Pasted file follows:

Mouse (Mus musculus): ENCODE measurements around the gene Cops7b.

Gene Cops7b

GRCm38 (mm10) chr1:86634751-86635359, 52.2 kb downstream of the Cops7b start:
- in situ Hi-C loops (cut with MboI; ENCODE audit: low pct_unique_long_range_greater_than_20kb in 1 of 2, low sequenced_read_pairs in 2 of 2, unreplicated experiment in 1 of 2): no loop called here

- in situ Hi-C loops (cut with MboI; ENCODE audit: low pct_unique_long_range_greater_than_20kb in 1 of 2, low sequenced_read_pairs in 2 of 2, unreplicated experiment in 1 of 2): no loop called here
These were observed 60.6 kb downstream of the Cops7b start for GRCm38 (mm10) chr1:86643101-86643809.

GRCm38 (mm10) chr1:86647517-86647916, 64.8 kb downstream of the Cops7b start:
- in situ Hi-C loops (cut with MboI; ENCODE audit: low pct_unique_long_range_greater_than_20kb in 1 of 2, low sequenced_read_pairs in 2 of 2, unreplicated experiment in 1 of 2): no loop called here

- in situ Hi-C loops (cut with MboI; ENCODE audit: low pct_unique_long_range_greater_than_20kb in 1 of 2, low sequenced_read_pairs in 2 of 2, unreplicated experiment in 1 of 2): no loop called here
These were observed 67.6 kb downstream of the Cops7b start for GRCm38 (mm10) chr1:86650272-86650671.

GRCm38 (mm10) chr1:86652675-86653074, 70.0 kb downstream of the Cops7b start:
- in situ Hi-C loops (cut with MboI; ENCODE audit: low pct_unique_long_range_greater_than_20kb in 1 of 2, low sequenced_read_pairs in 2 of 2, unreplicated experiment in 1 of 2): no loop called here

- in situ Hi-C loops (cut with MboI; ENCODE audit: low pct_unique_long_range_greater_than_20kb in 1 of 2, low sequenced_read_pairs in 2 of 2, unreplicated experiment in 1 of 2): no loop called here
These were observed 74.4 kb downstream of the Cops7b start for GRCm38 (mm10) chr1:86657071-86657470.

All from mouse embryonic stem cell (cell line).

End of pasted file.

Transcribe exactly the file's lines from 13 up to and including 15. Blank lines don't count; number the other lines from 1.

- in situ Hi-C loops (cut with MboI; ENCODE audit: low pct_unique_long_range_greater_than_20kb in 1 of 2, low sequenced_read_pairs in 2 of 2, unreplicated experiment in 1 of 2): no loop called here
These were observed 74.4 kb downstream of the Cops7b start for GRCm38 (mm10) chr1:86657071-86657470.

All from mouse embryonic stem cell (cell line).